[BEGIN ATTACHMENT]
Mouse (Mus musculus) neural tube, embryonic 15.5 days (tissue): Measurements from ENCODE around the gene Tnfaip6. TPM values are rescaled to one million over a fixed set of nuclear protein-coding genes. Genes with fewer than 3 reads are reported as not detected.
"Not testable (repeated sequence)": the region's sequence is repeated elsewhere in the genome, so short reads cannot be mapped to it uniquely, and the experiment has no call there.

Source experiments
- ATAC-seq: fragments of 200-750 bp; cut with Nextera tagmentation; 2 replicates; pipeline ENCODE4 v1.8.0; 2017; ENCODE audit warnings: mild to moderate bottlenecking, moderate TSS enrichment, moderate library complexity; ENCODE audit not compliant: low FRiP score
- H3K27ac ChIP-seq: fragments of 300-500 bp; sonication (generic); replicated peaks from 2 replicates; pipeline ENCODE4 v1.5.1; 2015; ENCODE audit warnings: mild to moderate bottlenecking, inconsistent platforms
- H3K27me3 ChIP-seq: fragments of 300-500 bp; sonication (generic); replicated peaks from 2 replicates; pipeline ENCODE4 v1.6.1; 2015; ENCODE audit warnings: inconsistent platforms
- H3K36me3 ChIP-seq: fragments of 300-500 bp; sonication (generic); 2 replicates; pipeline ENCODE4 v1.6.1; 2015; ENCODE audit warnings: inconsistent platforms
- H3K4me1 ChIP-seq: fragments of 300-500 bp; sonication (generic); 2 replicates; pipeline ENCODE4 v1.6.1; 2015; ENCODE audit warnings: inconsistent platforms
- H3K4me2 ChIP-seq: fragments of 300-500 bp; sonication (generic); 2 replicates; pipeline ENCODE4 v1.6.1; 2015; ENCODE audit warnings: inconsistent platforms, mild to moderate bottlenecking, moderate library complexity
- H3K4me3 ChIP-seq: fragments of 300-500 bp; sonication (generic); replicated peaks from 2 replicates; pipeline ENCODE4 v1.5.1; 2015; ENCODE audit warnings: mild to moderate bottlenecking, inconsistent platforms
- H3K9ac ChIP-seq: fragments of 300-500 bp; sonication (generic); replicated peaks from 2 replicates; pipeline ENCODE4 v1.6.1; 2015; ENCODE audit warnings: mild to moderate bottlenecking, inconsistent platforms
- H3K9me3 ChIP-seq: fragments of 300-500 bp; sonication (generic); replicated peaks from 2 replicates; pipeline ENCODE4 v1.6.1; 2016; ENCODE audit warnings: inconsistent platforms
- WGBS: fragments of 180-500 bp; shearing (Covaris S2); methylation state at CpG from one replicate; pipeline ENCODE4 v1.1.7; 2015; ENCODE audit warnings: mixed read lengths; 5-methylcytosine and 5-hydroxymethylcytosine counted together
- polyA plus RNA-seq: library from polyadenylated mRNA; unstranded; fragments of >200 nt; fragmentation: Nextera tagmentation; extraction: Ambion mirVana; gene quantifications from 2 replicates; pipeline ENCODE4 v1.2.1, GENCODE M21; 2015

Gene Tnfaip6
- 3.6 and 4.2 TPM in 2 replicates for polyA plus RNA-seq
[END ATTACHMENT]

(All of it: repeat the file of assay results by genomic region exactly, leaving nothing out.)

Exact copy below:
Mouse (Mus musculus) neural tube, embryonic 15.5 days (tissue): Measurements from ENCODE around the gene Tnfaip6. TPM values are rescaled to one million over a fixed set of nuclear protein-coding genes. Genes with fewer than 3 reads are reported as not detected.
"Not testable (repeated sequence)": the region's sequence is repeated elsewhere in the genome, so short reads cannot be mapped to it uniquely, and the experiment has no call there.

Source experiments
- ATAC-seq: fragments of 200-750 bp; cut with Nextera tagmentation; 2 replicates; pipeline ENCODE4 v1.8.0; 2017; ENCODE audit warnings: mild to moderate bottlenecking, moderate TSS enrichment, moderate library complexity; ENCODE audit not compliant: low FRiP score
- H3K27ac ChIP-seq: fragments of 300-500 bp; sonication (generic); replicated peaks from 2 replicates; pipeline ENCODE4 v1.5.1; 2015; ENCODE audit warnings: mild to moderate bottlenecking, inconsistent platforms
- H3K27me3 ChIP-seq: fragments of 300-500 bp; sonication (generic); replicated peaks from 2 replicates; pipeline ENCODE4 v1.6.1; 2015; ENCODE audit warnings: inconsistent platforms
- H3K36me3 ChIP-seq: fragments of 300-500 bp; sonication (generic); 2 replicates; pipeline ENCODE4 v1.6.1; 2015; ENCODE audit warnings: inconsistent platforms
- H3K4me1 ChIP-seq: fragments of 300-500 bp; sonication (generic); 2 replicates; pipeline ENCODE4 v1.6.1; 2015; ENCODE audit warnings: inconsistent platforms
- H3K4me2 ChIP-seq: fragments of 300-500 bp; sonication (generic); 2 replicates; pipeline ENCODE4 v1.6.1; 2015; ENCODE audit warnings: inconsistent platforms, mild to moderate bottlenecking, moderate library complexity
- H3K4me3 ChIP-seq: fragments of 300-500 bp; sonication (generic); replicated peaks from 2 replicates; pipeline ENCODE4 v1.5.1; 2015; ENCODE audit warnings: mild to moderate bottlenecking, inconsistent platforms
- H3K9ac ChIP-seq: fragments of 300-500 bp; sonication (generic); replicated peaks from 2 replicates; pipeline ENCODE4 v1.6.1; 2015; ENCODE audit warnings: mild to moderate bottlenecking, inconsistent platforms
- H3K9me3 ChIP-seq: fragments of 300-500 bp; sonication (generic); replicated peaks from 2 replicates; pipeline ENCODE4 v1.6.1; 2016; ENCODE audit warnings: inconsistent platforms
- WGBS: fragments of 180-500 bp; shearing (Covaris S2); methylation state at CpG from one replicate; pipeline ENCODE4 v1.1.7; 2015; ENCODE audit warnings: mixed read lengths; 5-methylcytosine and 5-hydroxymethylcytosine counted together
- polyA plus RNA-seq: library from polyadenylated mRNA; unstranded; fragments of >200 nt; fragmentation: Nextera tagmentation; extraction: Ambion mirVana; gene quantifications from 2 replicates; pipeline ENCODE4 v1.2.1, GENCODE M21; 2015

Gene Tnfaip6
- 3.6 and 4.2 TPM in 2 replicates for polyA plus RNA-seq